I first became aware of the Speckled Hen Overture this spring at the National ASTA Conference. This is a cool little overture that includes a slow opening in 3, a lovely, flowing 6/8 section, another slow, expressive section in 3, and finishes with a jumpy “hoe down.” It is listed as a grade 3.5 and that is accurate in my opinion. There are numerous opportunities for expressive, dynamic playing in the opening sections and my orchestra has focused a great deal on creating the contrasts that are apparent in the music. The allegro final section is a bunch of fun and provides challenges for all sections of the ensemble. The bass section has to hold its own as the celli often break into melodic or counter-melodic lines.
I have a couple of hot shot fiddle players in this ensemble, so the classic, Monti Czardas, was a late addition. I wanted to feature my 4 top violins and even added a little cadenza and bit of humor for my principal cellist. I think this will be a show-stopper. I want to thank the arranger, Percy Hall, for giving us permission to use this arrangement on very short notice. He has been wonderful to work with and I was so pleased to know that his granddaughter is on staff at Interlochen this summer, managing the junior ensembles. I had actually met her previously and didn’t make the family connection. This is such a small world!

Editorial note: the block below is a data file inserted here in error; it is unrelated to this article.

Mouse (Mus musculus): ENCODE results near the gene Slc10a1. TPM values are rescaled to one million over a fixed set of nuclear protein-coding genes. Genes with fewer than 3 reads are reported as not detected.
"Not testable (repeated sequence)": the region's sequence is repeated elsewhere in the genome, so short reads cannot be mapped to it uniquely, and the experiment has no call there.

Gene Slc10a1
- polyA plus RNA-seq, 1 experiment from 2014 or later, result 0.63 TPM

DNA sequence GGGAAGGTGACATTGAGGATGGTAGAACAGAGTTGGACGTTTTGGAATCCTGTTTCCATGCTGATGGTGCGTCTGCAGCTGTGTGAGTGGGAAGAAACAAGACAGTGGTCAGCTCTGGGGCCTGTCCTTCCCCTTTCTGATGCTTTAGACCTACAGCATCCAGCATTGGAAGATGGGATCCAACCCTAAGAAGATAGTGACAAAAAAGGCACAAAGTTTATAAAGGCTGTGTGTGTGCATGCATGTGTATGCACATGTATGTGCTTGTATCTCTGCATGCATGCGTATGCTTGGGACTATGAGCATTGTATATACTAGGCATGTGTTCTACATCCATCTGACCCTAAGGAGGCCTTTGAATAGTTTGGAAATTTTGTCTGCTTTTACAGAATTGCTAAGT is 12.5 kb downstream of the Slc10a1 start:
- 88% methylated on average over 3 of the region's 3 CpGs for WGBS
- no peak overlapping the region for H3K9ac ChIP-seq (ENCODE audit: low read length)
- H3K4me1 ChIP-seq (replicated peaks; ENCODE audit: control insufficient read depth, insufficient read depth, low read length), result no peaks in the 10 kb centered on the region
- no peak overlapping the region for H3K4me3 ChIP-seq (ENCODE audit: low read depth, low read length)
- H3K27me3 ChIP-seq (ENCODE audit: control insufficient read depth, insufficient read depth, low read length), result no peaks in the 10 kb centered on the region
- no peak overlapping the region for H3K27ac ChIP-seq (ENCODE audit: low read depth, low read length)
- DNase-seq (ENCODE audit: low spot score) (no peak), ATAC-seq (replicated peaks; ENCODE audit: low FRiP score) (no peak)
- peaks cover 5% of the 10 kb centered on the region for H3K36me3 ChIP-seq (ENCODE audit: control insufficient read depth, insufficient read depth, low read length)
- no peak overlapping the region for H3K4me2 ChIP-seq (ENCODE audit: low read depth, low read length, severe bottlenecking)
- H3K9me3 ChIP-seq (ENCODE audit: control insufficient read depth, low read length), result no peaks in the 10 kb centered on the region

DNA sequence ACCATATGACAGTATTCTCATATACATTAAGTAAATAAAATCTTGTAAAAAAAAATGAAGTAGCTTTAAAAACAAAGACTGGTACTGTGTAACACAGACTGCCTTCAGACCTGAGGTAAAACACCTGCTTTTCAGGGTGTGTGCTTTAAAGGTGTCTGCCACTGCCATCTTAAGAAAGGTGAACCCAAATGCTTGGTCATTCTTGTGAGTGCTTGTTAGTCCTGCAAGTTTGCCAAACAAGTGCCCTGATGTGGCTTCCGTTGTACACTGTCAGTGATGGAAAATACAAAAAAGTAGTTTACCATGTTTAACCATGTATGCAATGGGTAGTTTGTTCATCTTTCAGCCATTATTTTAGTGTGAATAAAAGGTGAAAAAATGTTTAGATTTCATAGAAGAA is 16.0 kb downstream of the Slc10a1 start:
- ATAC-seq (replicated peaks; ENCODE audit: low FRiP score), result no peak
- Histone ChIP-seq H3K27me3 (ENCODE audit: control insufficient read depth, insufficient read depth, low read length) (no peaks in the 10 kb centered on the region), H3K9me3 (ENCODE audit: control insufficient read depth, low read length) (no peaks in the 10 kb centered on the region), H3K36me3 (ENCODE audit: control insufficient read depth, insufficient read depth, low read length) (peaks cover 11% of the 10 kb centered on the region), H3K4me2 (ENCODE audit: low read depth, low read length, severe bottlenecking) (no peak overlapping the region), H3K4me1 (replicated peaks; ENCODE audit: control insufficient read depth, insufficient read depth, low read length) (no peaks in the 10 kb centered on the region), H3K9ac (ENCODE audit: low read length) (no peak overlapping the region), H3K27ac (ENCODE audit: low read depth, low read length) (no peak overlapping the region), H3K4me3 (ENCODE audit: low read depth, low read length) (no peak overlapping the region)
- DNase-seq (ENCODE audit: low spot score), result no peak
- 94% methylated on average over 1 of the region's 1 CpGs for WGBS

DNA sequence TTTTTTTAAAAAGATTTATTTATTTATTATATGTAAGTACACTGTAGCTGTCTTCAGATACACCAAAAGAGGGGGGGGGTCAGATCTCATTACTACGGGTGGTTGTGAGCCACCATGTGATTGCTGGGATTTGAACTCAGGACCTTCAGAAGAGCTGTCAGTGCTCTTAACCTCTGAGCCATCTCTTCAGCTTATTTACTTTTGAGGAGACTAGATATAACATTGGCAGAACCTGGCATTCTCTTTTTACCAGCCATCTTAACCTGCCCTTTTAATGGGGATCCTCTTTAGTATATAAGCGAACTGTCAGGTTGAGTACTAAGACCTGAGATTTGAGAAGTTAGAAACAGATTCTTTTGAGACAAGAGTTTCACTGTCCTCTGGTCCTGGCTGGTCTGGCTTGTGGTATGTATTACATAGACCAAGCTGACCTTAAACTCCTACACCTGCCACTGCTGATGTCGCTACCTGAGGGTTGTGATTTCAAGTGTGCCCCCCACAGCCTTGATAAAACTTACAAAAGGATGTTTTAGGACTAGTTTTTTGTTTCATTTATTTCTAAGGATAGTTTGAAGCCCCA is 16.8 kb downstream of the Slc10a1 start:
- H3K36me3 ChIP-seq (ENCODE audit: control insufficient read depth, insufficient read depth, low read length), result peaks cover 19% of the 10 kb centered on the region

Richard Stephan’s Fantasia on a 17th Century Tune is one that I have done many times before. Based on the hymn tune known best with the text, “Let All Mortal Flesh Keep Silence,” this haunting melody flows throughout the work. The rich harmonies with many twists and turns in tempo and style make this an interesting and moving piece in any program. It is very accessible, features the cello section, and really compliments a young orchestra.
Finally, we will finish with Thom Sharp’s In Can Her Ya Knockin’, an up tempo swing tune in D minor. This cool little tune calls for a solid bass section walking through nearly the entire work. There is a difficult, but super cool, shout chorus toward the end of the tune. Those of you that know me, know that I love Thom Sharp’s writing and arranging. The jazz orchestra sounds that he creates are second to none. This one has an open solo section in the middle. We will be featuring the Interlochen Intermediate Jazz Instructor, David Kay, on tenor sax in this one and I will probably pull out the electric violin as well. ;) Lots of opportunities here to teach swing style eights, be-bop, a bit of improv, reading jazz figures, and counting, counting, counting!
I think our last concert is going to really rock. Lots of variety and crowd pleasing music.